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Bitcoin – the future of money?

11 March, 2013

I’ve been watching the progress of Bitcoin with increasing interest for a year or two now and I’m a bit surprised I haven’t written about it here before. I’m writing today because the number of mainstream use cases of Bitcoin seems to have been growing recently and this morning I got an email from the Boost.vc accelerator saying they were reserving five of 15 slots in their next programme for Bitcoin companies. (Disclosure: Boost.vc is affliated with the Draper family and invested in Bitcoin startup Coinlab last year.)

As this is my first post about Bitcoin I’m going to start with a definition. From Investopedia:

Bitcoin is a massively disruptive innovation. The key is in the first sentence of the definition above – Bitcoin bypasses central authorities and issuers – meaning it replaces governments as the issuers of money. If it becomes widely used it will undermine the power of many of the economic policy instruments governments use today, including setting interest rates and quantitative easing.

By now you are probably wondering how it works. The short answer is that the inventors of Bitcoin developed an algorithm which determines how many Bitcoins are in circulation and put in safeguards to prevent third parties abusing the system by creating fake Bitcoins – there is more detail on Wikipedia.

I’m excited by Bitcoin because it has the potential to massively reduce the cost of transacting. Two examples:

  • fees to buy stuff over the web can be much less than the 2-3% taken by credit cards, and 
  • it removes the need for foreign currency exchange altogether.

I think that unnecessary bureaucracy in our financial institutions is a major driver of these costs and Bitcoin could cut them out.

Security has to be good, of course, and we still need to prevent money laundering (the cost of which is the other driver of the fees above), and Bitcoin isn’t there yet. It may never get there, large vested interests (e.g. the US government) will be threatened by Bitcoin and have already been working to shut the fledgling currency down, and there have been problems with hackers, and with currency bubbles, but momentum seems to be building, not faltering:

I’m not ready to predict that Bitcoin will cross the chasm, in fact I still think that is a long odds bet, but if the current momentum continues I’m starting to think that it might become a bet worth taking.

(Nic Brisbourne is partner at DFJ Esprit, one of Europe’s leading venture capital firms.  The post has been reproduced with the author’s permission from his blog, The Equity Kicker.)

To become a guest contributor with VCCircle, write to shrija@vccircle.com.


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John Cunningham . 5 years ago

Quantitative easing is doublespeak for rich banksters creating money out of thin air and loaning it to their rich friends. Those people invest it in things like housing bubbles. If they win big, they repay the principle and keep the interest for themselves. If their investment fails, the loan is forgiven. It’s a mechanism for the rich to get richer while the rest if us go broke. If Bitcoin can prevent the rich from screwing us over, we should all start using it immediately!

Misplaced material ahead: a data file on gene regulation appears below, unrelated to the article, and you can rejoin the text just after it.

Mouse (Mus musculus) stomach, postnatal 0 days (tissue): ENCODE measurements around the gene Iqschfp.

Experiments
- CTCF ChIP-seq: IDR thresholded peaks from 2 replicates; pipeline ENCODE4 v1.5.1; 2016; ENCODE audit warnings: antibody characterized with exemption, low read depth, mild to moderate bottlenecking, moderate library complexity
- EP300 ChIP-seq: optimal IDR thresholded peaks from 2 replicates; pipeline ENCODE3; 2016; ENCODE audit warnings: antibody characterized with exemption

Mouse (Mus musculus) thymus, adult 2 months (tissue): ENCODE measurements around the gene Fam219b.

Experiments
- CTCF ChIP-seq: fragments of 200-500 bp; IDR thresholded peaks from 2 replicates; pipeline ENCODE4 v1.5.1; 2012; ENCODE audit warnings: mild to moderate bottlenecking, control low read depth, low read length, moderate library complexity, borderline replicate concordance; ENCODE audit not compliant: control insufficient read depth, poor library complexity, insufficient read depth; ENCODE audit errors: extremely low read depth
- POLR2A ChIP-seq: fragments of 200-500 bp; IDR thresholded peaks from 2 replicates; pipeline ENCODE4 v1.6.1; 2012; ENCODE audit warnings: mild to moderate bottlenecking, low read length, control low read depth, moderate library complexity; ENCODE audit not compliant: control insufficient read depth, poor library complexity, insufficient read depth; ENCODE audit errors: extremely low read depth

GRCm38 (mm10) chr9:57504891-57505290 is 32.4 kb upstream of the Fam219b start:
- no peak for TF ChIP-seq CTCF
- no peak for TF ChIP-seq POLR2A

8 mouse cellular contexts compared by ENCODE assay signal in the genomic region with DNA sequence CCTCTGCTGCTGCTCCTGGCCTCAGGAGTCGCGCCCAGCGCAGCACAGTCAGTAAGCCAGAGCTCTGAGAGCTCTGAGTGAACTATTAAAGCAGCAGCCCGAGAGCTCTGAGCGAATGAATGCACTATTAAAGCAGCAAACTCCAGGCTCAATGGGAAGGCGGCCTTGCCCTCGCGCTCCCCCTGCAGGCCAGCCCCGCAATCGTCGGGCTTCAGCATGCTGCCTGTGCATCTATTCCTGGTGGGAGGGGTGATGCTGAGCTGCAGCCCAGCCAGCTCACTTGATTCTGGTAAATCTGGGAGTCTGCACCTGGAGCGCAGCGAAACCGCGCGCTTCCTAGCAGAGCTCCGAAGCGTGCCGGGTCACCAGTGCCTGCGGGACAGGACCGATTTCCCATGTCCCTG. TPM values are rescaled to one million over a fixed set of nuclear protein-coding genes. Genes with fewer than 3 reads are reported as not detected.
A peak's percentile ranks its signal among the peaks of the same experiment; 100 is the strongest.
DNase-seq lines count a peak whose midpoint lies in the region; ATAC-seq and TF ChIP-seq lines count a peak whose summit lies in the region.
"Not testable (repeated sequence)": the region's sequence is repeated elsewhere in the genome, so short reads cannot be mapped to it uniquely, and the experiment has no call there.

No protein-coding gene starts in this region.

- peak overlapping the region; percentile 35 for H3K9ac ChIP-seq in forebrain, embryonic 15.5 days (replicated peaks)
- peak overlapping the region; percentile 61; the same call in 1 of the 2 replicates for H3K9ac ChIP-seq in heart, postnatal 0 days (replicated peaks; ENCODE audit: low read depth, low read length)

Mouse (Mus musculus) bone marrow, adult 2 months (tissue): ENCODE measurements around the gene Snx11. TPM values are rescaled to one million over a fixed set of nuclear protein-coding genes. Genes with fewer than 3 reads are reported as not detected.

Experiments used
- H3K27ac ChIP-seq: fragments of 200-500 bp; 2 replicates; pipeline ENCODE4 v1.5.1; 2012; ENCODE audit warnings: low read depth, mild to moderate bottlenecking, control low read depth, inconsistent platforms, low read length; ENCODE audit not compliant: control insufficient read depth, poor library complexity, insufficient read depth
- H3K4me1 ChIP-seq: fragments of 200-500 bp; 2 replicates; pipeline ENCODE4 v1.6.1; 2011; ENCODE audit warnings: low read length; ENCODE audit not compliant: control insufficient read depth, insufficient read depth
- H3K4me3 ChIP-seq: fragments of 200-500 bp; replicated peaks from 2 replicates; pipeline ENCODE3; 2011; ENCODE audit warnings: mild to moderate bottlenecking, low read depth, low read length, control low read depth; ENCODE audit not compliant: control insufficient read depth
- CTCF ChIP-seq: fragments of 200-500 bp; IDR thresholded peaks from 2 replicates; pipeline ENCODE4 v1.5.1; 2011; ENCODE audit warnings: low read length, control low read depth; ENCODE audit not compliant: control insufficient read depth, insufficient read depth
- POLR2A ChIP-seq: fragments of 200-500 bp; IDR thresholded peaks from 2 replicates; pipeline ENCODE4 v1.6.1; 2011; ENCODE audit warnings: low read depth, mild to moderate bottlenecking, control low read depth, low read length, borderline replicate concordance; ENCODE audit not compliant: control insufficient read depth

Carlos . 5 years ago

Ideally the concept is to revome the mess that has been created with factional reserve banking. Right now so much power is in the hands of the central banks. This power gives them the ability to control the amount of currency that is in circulation. In essence money is created out of thin air with no weight to it like the gold standard created. Money is built on trust in the value of that currency, which is very scary. You can even see in recent times how this type of system has created massive problems and will only get worse as time goes on. The only way I personally feel that currency can be fixed since we left the gold standard is to create a new currency with a relative value unit assigned to it. The relative value can be tied to something tangible. To supply a certain good or service it requires certain resources. Those resources being natural, human and others. For example it takes a specific amount of resources to produce a car. Machines, equipment, people working on it, natural resources like metal, plastics and time. These factors can be used to produce a RV for that car. Unfortunately I think there is so much money in circulation, that it would be near impossible to go back to the gold standard as there may not be enough gold available in circulation to match out the currency to. Why not create a balance of the commons of ALL available tangible resources and not just gold?The concepts I like of BitCoin are the fact that there is no central authority for currency. What you produce is what you own. You actually own that currency that you have produced using your resources and it has value based on the fact that others had to go through the same create that currency as you did. The idea of using CPU cycles is very geeky and not sustainable. The idea though that you have this resource and by using that resource you are producing something that holds value amongst those doing the same type of work place the value and trust in that currency. So when you go to work based on your education, work experience, skills, time spend doing your job, the actual work being done and even the value your employer feels you are worth to them can all be used as factors. That value of currency that you produce has no value that is set by factional reserve banking and the amount of currency in circulation. It is based on a true tangible asset like the gold standard used to be.Just my two cents.

Bitcoin – the future of money?

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